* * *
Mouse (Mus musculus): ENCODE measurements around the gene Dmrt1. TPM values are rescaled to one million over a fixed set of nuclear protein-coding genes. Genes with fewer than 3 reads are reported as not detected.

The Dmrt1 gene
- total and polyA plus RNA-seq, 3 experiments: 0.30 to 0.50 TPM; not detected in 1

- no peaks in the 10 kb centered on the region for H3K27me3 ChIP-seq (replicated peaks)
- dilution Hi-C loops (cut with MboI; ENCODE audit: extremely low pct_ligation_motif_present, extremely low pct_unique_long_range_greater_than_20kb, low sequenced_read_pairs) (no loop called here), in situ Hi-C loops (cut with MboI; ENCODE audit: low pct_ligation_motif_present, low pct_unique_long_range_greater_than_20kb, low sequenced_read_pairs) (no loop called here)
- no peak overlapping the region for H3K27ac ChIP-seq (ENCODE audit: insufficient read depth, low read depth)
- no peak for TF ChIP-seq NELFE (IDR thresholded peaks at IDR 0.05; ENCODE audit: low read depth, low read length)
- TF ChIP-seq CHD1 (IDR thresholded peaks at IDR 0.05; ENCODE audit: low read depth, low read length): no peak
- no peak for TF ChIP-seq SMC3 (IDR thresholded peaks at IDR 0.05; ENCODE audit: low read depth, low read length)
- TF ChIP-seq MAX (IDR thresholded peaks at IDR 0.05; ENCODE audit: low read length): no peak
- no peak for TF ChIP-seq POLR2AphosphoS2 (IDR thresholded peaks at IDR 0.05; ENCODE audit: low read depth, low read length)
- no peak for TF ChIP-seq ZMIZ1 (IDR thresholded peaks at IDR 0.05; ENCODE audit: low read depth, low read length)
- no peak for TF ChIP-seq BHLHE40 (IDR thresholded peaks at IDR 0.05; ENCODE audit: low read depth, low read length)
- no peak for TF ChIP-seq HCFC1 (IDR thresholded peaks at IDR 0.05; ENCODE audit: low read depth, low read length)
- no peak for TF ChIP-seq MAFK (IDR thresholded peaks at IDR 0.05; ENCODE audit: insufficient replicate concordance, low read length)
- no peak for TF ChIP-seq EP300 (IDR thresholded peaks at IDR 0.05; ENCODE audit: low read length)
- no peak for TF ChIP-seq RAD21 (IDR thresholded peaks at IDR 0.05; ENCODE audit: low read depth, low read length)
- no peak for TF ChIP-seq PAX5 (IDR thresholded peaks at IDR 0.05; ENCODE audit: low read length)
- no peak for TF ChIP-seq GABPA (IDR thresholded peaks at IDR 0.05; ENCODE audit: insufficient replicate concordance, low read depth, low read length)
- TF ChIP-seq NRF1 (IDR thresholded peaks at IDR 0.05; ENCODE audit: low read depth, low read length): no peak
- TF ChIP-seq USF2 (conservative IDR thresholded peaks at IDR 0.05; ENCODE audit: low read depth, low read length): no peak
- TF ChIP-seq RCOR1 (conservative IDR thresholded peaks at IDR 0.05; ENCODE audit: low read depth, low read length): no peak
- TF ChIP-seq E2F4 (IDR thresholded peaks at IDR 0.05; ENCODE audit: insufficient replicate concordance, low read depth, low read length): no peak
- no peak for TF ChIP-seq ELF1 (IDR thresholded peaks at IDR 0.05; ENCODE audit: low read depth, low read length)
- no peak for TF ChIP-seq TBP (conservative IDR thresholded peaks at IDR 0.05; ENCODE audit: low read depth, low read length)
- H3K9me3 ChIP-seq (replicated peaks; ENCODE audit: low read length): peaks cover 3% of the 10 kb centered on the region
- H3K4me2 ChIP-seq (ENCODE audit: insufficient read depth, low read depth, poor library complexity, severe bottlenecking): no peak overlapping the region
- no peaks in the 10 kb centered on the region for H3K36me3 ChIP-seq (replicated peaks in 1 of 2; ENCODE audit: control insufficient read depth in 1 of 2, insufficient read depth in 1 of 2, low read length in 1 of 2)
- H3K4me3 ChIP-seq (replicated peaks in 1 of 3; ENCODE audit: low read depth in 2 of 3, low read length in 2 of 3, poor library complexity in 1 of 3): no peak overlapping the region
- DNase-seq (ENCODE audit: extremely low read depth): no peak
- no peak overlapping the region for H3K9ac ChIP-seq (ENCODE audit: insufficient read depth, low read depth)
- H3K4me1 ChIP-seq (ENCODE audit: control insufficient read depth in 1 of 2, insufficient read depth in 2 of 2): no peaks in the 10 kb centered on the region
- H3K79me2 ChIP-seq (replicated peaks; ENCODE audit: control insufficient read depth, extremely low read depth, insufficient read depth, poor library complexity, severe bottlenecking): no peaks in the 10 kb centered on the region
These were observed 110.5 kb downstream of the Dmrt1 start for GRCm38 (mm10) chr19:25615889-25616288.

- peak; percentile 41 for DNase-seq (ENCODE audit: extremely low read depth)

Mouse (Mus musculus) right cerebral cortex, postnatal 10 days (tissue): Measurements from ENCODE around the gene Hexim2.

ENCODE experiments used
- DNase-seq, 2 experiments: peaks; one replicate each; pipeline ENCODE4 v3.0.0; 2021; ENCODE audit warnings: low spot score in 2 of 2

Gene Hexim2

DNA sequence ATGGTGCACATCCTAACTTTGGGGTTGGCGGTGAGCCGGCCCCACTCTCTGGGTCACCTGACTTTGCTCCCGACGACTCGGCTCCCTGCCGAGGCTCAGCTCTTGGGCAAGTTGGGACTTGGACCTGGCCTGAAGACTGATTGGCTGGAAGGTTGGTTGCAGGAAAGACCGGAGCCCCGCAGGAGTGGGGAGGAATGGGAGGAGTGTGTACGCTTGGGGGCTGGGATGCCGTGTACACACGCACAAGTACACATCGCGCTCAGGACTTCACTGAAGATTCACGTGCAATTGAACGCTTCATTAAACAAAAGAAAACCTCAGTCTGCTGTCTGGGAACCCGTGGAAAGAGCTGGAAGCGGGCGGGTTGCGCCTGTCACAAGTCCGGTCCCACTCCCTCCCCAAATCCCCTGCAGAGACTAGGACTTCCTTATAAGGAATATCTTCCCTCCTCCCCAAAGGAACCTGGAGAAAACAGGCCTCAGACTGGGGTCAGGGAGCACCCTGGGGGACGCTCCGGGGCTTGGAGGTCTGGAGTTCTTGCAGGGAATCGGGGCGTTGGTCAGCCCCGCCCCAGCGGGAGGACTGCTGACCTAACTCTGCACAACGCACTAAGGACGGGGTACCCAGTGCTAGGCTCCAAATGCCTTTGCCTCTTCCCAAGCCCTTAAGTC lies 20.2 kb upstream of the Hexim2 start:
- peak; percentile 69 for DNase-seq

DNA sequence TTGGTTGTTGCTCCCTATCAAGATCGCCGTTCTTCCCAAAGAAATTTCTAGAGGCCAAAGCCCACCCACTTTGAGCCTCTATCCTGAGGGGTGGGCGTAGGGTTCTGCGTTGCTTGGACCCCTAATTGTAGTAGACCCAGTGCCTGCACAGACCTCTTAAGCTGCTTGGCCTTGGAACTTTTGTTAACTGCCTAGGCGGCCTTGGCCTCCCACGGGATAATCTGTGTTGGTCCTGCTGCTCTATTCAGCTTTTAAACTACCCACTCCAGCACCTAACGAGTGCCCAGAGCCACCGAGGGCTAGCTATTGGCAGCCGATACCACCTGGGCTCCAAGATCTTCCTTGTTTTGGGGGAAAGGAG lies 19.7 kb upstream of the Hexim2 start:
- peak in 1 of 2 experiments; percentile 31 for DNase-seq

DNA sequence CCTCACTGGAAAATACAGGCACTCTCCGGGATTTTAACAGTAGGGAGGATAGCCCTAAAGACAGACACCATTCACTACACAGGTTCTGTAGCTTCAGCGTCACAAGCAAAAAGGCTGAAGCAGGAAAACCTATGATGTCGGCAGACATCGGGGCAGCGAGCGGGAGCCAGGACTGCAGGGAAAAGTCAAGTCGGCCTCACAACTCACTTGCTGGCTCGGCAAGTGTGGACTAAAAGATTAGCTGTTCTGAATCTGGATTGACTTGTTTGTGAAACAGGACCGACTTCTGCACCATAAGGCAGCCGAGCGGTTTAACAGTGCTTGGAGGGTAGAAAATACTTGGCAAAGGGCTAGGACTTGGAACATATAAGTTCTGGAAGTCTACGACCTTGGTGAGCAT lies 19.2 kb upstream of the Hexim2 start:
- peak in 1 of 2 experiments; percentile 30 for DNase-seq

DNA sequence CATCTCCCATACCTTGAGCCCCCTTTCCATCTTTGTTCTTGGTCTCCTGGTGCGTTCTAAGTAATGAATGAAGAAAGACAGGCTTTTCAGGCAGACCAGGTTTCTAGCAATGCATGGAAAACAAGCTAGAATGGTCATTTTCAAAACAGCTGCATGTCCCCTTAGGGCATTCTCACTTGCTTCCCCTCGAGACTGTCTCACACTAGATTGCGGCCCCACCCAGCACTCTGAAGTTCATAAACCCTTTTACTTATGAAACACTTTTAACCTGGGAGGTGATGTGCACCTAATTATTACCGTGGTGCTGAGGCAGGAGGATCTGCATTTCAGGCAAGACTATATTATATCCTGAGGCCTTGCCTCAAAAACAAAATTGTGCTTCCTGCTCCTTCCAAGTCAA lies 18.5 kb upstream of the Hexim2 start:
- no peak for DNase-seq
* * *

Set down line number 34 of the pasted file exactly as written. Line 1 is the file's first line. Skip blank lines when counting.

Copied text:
These were observed 110.5 kb downstream of the Dmrt1 start for GRCm38 (mm10) chr19:25615889-25616288.